When the Chandler High School swim team gathered Wednesday, the first thing coach Kerry Croswhite said he told them was, "It's a beautiful day."
"We could have been gathering here under very different circumstances."
That's because during the team's regular practice the day before, Croswhite pulled junior Kandace Jilek, 16, out from the bottom of the pool.
"She was not breathing. She had no pulse," Croswhite said.
Tuesday afternoon, Croswhite was watching the swimmers from the deck when he saw a motionless body in the pool. The veteran swim coach jumped in, pulled Jilek out and started life-saving actions.
The attentiveness of Croswhite and the quick actions of assistant swim coach Stephanie Carrasco saved Jilek's life. As Croswhite performed mouth-to-mouth resuscitation, Carrasco called 911, kept watch over the rest of the nearly 100-member team and guided in emergency crews. Jilek, who has suffered a handful of epileptic seizures in her life, had one while swimming.
"We were not aware it was a seizure at all," Croswhite said. "We handled it as a drowning. We checked all her vitals, and I started rescue breathing."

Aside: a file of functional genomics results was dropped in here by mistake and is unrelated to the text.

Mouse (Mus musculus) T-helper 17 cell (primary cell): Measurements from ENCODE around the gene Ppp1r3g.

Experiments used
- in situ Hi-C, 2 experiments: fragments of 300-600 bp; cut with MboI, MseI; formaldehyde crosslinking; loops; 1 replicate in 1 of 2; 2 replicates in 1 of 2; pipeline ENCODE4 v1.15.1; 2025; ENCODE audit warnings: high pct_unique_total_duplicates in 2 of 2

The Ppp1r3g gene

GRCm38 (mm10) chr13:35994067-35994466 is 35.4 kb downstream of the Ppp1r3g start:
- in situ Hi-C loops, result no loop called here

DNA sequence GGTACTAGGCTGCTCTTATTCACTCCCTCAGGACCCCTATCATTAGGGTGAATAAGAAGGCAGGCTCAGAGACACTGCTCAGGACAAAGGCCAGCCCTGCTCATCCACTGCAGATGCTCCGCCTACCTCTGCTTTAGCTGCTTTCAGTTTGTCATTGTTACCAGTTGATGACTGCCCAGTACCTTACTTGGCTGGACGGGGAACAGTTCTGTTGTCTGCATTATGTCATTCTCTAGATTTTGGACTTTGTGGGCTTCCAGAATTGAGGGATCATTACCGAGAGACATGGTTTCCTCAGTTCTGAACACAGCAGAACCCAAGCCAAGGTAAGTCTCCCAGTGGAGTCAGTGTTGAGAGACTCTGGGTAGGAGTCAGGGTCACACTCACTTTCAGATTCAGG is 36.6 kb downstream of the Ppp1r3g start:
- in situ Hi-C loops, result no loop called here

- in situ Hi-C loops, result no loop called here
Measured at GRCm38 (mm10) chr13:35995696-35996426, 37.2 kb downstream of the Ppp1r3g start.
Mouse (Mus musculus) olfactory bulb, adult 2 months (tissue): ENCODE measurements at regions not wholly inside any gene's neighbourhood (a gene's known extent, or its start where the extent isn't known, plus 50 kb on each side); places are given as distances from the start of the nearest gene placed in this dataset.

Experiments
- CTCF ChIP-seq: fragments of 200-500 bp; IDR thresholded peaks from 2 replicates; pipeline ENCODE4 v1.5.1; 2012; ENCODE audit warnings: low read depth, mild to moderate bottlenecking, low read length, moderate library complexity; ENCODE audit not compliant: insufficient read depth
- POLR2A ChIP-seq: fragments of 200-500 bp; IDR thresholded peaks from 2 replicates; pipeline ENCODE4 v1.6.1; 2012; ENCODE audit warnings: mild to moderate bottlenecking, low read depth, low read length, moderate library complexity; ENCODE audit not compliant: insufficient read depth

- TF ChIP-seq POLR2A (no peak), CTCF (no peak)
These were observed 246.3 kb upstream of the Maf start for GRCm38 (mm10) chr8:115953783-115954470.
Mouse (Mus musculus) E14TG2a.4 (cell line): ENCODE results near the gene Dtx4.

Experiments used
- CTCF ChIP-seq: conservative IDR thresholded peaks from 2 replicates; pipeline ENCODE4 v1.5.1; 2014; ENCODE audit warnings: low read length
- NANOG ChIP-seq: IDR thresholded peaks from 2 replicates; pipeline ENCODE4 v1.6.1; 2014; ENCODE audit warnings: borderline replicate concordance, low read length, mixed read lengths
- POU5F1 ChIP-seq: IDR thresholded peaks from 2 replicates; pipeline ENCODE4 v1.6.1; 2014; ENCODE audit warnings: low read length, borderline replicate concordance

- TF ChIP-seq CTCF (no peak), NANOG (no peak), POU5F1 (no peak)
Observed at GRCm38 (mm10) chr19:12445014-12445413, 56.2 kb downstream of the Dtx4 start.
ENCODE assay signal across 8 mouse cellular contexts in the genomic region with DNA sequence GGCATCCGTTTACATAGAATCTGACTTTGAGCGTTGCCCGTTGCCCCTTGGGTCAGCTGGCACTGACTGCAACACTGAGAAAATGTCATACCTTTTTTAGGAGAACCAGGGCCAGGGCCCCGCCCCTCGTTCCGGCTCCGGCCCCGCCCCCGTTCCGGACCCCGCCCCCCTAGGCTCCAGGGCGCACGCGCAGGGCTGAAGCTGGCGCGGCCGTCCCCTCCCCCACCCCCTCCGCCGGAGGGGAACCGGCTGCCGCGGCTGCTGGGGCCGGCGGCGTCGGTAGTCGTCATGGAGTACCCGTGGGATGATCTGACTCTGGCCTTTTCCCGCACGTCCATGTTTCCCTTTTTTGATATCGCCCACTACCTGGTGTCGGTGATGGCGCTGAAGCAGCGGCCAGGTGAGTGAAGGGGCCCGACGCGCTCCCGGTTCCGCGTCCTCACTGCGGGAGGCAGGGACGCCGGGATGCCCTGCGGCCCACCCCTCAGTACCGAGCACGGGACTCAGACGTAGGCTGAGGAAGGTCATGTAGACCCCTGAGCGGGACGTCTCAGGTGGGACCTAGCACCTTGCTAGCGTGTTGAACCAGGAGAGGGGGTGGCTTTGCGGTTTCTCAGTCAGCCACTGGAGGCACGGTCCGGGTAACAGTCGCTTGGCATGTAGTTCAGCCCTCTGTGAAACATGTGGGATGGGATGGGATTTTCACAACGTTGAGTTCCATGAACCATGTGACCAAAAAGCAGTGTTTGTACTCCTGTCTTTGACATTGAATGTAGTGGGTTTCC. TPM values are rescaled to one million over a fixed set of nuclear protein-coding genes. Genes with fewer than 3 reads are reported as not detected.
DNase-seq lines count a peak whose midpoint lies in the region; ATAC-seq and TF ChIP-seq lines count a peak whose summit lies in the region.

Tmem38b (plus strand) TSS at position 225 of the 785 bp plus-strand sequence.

After a few moments, Jilek coughed up water and took a few shallow breaths on her own.
Then her breathing stopped again.
Croswhite began the process all over and by the time paramedics arrived, Croswhite was sitting up, conscious, breathing on her own and very thankful.
"I just hugged him and said, 'Thank you. Thank you,'" Jilek said Wednesday.
All Chandler swim coaches are certified in CPR. Croswhite has been around water most of his career, teaching life guard training at Chandler High, managing city pools in years past and coaching in different East Valley high schools.
But like many who receive the training, he never expects to use it.
It was not the first time Croswhite has saved a swimmer. A few years ago, his quick thinking saved a swimmer at a Queen Creek pool, said Chandler athletic director Dave Shapiro.
"He kept his cool. He didn't panic. Stephanie called 911. We had fire trucks, paramedics and police on campus within minutes," he said.
It was a learning moment for all, Carrasco said.
"We always assume with a swim team we're pretty safe because the kids know how to swim. But you have to be ready for the unexpected," she said.
It also taught the kids a lesson: to watch out for each other. "You can never take it for granted," Croswhite said.
Jilek was at school Wednesday and was awaiting doctor's clearance to practice with the team.
She began swimming when she was 8 years old and has been on Chandler High's team since her freshman year. She's also a trained lifeguard.
"Today I'm feeling great. I woke up, took a shower and felt up to it," she said about coming to school.
The Chandler Unified School District governing board will recognize Croswhite at its meeting next week, district spokesman Terry Locke said.